As a new mother, there are so many things to learn and remember. You know that your body is going to go through changes, both during pregnancy and after, with the rearrangement of your insides and your milk production. Suddenly you have become a student again, reading all of the books and talking to all of the experienced moms, trying to best prepare yourself for every challenge that this little human will throw at you.
Material on wet shirts and leaking nipples are probably not something you will run across unless you’re actually looking for it. So, here’s some info to help you understand and be best prepared for the inevitable spotting you will experience form your excess breastmilk.
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The Love Hormone
Oxytocin is a hormone in women that plays a major role in the female reproductive system. The release of this hormone triggers uterine contractions, both during the menstrual cycle and labor during childbirth. The synthetic form of this hormone, Pitocin, is also utilized when trying to get labor started (1).
This hormone is what is responsible for your milk letdown, or milk ejection reflex (MER). There are many things that can trigger its release. The most common are when your baby nurses, which causes your milk to be released in preparation for her next meal, but even hearing a baby cry (even if it’s not your own) or thinking about your baby can cause letdown, depending on how sensitive you are (2).
Sometimes letdown can be very forceful. I’ve known mothers who have felt every time their milk came in, describing it as a warm, almost burning sensation. They would get very uncomfortable and would need to find relief as soon as possible in order to avoid engorgement and a wet shirt. However, this was not the case with me. I felt it only a handful of times. It seemed like my milk just came in more gradually.
The Leaky Faucet
No matter how forcefully or gently your milk lets down, you are bound to experience leakage to some degree. For some mothers, this lasts only a few weeks, while for others it may last months. Your body is adjusting to your adorable new addition. It’s trying to figure out how much milk it needs to make to satisfy your baby’s needs, and it also works to adjust as your baby grows.
For those, like me, who only experienced gradual letdown, your leakage is exactly that: leakage. There is a slight trickle, perhaps only during feedings (on the side you aren’t feeding from). It’s so subtle you may not notice it happening. That is, until you realize your bra and shirt are wet. It lasted close to six months for me, and because it was so subtle, I wouldn’t always be prepared for leakage. I would think that the leaking phase was done for me, only to discover that I was still ending up with a wet bra.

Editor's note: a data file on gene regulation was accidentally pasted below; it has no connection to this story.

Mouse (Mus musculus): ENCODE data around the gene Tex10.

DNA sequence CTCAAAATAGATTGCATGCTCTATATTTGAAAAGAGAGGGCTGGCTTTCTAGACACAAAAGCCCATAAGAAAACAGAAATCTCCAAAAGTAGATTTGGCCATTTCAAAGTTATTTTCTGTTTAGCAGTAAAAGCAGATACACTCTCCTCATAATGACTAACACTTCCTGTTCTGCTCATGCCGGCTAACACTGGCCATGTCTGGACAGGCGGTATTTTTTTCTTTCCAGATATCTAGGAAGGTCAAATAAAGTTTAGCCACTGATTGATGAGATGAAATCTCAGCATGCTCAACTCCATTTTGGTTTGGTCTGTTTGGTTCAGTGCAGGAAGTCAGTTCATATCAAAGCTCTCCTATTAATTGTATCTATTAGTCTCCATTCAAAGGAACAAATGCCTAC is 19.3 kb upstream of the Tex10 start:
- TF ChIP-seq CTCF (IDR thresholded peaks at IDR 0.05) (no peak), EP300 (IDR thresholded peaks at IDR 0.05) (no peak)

Forceful letdown can have a very different effect. Some may describe their “leakage” as more of a spray. These mothers may need to put a bit more planning into their outfit, or take other precautions before going out in public (we will talk more about this later). They are likely to have more wet clothes and may notice their babies sounding like they are “choking” or “gagging” when nursing, trying to adjust to the force of milk coming out. Nothing to be concerned about, though. Your body (and baby) will eventually adjust.
Did I Wet the Bed?
One of the worst things about leakage is wet bed sheets. Depending on how often your baby feeds during the night, you are likely to become “full” at some point while you are sleeping, and, of course, experiencing leakage.
Some mothers, like myself, co-sleep with their babies. This can be very convenient, since you don’t need to get up when the baby awakens to eat. However, it can lead to uncomfortable nursing, as you are laying on your side and feeling milk running across your skin.
In order to avoid wet sheets, you can take a couple of precautions. The best way it to sleep in a bra. There are great, comfortable nursing bras made for sleeping in. However, if you don’t want to invest in yet another expensive nursing bra, you can use whatever you already have. This isn’t the most comfortable option, though.